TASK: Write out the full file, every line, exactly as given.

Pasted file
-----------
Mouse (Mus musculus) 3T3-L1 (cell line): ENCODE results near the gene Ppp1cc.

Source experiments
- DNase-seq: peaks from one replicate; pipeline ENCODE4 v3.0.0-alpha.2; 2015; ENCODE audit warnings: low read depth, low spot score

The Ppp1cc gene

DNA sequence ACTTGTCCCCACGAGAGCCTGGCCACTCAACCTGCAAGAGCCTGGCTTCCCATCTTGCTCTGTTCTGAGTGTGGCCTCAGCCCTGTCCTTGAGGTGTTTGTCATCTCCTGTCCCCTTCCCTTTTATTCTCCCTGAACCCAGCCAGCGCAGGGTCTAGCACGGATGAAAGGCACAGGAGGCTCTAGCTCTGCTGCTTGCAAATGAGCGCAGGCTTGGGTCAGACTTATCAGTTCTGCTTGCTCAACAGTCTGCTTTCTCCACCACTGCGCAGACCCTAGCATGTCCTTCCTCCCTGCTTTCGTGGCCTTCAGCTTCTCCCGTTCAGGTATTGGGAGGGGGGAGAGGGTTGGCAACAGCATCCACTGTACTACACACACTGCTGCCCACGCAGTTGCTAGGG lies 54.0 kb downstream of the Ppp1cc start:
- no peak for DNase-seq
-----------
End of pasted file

Mouse (Mus musculus) 3T3-L1 (cell line): ENCODE results near the gene Ppp1cc.

Source experiments
- DNase-seq: peaks from one replicate; pipeline ENCODE4 v3.0.0-alpha.2; 2015; ENCODE audit warnings: low read depth, low spot score

The Ppp1cc gene

DNA sequence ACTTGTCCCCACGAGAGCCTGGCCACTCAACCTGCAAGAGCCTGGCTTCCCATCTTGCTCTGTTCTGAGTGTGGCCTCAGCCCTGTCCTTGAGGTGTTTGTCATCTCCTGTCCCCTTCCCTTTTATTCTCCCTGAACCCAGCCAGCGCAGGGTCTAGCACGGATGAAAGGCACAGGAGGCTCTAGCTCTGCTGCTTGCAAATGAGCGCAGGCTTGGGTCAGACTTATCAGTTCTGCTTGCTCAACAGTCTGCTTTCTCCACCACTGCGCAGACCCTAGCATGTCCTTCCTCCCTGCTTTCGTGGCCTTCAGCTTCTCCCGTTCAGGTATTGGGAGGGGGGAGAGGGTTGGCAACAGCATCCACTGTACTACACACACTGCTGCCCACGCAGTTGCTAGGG lies 54.0 kb downstream of the Ppp1cc start:
- no peak for DNase-seq